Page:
In the pantheon of great players who have played at two great college
football schools, Ohio State and Michigan, Craig Krenzel and John Navarre wouldn't
seem likely to etch their names.
Just days ago, people were wondering out loud whether the
Buckeyes might be better off with backup Scott McMullen, who has shown a good
passing arm in significant relief work this fall. Demanding Michigan fans have been
hurling insults at John Navarre virtually throughout a career that has a had a
lot of impressive moments.
And yet, here they are, a pair of quarterbacks who take as many shots off the
field as they do on the gridiron, getting ready to take the snaps when No. 4
Ohio State and No. 5 Michigan meet for the 100th time Saturday.
This is a showdown worthy of that 100th renewal of hostilities. The winner
will be the outright champion of the Big Ten. If Ohio State prevails, it will
remain in the hunt for a second straight national championship. If Michigan is
the victor, it will earn a berth in the Rose Bowl for the first time since it
won the 1997 national championship.
And whatever you do, don't tell Michigan coach Lloyd Carr and Ohio State
coach Jim Tressel they're going into this game with less than the kind of quality
one would expect from the quarterbacks in this top-five showdown.
"I'm not sure how many quarterbacks in the country have won more games than
John Navarre and Craig Krenzel," said Ohio State coach Jim Tressel, who
gently needled Krenzel's critics when he came back from an injury to lead the
Buckeyes past Michigan State on Nov. 8. "That's the measure of a quarterback.
They're both excellent leaders, and they're both very smart. They've led their
teams to extraordinary feats.
"Exactly who they get criticized by, I don't know," Tressel said. "But
they're both darn good ones. They're both big strong guys, they're both tough,
they both throw the ball extremely well and they're smart about what they do. I
don't know what they don't have that you'd look for."
Unblinking scrutiny comes with the territory for quarterbacks at Ohio State
and Michigan, said Wolverines' coach Lloyd Carr said. The recent boom in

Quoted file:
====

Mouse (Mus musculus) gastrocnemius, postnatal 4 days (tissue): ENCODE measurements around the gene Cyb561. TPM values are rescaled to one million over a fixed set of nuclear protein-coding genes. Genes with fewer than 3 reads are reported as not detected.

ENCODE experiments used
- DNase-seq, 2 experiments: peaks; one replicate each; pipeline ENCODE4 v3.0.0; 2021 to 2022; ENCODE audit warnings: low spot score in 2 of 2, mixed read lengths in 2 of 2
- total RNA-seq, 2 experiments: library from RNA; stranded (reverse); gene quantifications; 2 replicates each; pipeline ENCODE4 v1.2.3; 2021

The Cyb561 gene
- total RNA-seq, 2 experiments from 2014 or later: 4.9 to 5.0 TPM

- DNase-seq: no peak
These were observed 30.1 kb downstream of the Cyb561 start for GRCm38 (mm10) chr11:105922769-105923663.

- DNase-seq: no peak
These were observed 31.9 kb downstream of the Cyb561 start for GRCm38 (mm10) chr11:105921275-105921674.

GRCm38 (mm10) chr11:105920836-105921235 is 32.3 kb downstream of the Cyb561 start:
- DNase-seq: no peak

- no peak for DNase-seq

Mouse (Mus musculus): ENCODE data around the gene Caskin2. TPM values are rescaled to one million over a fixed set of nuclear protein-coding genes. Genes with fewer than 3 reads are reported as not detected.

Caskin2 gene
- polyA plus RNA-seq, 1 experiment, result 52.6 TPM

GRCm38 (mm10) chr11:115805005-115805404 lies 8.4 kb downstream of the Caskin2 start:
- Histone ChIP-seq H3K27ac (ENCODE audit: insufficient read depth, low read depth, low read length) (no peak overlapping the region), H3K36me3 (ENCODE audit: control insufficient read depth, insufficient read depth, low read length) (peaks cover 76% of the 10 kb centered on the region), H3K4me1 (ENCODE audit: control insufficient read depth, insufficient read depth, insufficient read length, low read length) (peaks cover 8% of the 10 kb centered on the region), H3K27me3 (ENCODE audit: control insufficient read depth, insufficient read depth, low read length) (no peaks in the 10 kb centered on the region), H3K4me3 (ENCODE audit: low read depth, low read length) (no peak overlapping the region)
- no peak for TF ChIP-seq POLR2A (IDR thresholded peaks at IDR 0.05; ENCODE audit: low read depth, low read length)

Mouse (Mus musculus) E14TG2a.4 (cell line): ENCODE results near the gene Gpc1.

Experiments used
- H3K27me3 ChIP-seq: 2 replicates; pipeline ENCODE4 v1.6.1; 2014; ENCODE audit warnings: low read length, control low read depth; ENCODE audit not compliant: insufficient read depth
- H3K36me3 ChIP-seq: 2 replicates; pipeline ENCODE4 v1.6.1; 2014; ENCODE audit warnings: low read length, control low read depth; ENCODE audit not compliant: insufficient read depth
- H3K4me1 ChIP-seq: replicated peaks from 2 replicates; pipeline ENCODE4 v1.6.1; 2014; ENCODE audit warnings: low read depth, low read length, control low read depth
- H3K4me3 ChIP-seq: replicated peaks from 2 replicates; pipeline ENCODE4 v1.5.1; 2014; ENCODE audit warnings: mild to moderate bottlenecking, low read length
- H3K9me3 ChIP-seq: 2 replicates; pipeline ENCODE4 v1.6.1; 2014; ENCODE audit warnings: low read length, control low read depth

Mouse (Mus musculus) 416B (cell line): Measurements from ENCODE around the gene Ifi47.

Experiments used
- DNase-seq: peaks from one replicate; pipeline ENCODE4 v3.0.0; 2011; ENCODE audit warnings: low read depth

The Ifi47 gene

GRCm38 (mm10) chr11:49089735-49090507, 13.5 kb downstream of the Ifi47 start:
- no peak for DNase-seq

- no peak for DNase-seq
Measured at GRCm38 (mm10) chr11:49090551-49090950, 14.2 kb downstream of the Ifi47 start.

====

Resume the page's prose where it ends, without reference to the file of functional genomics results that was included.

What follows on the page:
television highlights shows, sports-talk radio gabfests and Internet chat rooms has
made it open season on college football stars.
"The change we've had in technology in the last 10 or 15 years has certainly
exposed them to a nationwide play-by-play analysis," Carr said. "A lot of
times, they get criticized when protection breaks down or the receiver runs the
wrong route. A lot of things go into being a quarterback, and part of that is
being able to withstand the scrutiny that goes with it."
While the complaints can be wrong as well as hurtful, the relentless opinions
and analysis have an upside, Carr said.
"You have to be extremely tough mentally to play those positions because
you're going to be held to a high standard," the Michigan coach said. "You have
to either surrender or fight. And they have both fought very well. There's no
question that if you can survive it, it gives you an experience that very few
people have to endure. And in the final analysis, it makes you stronger."
Count Carr as a fan of Krenzel, the 6-foot-4, 225-pound pre-med major who looks
like he'd be comfortable at strong safety, if not linebacker. With the Buckeyes
24-1 in his two years as quarterback, though, he seems to be lining up in the
"When I look at quarterbacks, the thing I look for is intelligence and
toughness first," Carr said. "Krenzel is a great decision-maker. He plays within
himself, he plays within the offense. You have a guy back there that
understands the essence of the game is winning. It's not about statistics, it's not
about how many passes you complete or how many touchdown passes you throw.
It's about winning. That's what I like about him.''
Navarre, who's 30-10 as a starter and closing in on a number of Big Ten
records to go with the Michigan records already on his resume, is in the same mold.
His inconsistency has been a source of frustration and criticism at times,
particularly early in his career.
But the 6-6, 228-pound Navarre figures to be ready when the game is on at
Michigan Stadium Saturday. Neither the Buckeyes' defense nor his maize-and-blue
critics are going to keep him from doing his job as well as he can.
"I don't want to call it pressure," Navarre said when asked about such a
momentous meeting. "We're not looking at it from a pressure standpoint because
we've prepared so hard the last few weeks. When you prepare, there's no reason
to feel nervous. You just go out and play your best. Then the outcome
hopefully works out for you."
Krenzel also is used to letting criticism roll off his hide. That's
especially true because the Buckeyes' offense has struggled mightily at times this
year. Let other quarterbacks put up dazzling numbers. What counts is winning. And
Krenzel knows 24-1 is the most important stat.
"There's no doubt that when we're in a close game, we have a belief that
we're going to win," Krenzel said. "We have a tremendous amount of confidence
in each other. We have guys who are tough and never quit, who are willing to
sacrifice themselves to go out and make a play when we need it."
By the end of the day Saturday, one of these determined tough quarterbacks
will be dealing with a great disappointment.
Krenzel and Navarre may be rough-and-tumble players in the Big Ten mold,
rather than the slick throwers who tend to come from warmer parts of the country.
But win or lose this weekend, both of these guys have proven they are winners.
Herb Gould covers the Big Ten for the Chicago Sun-Times.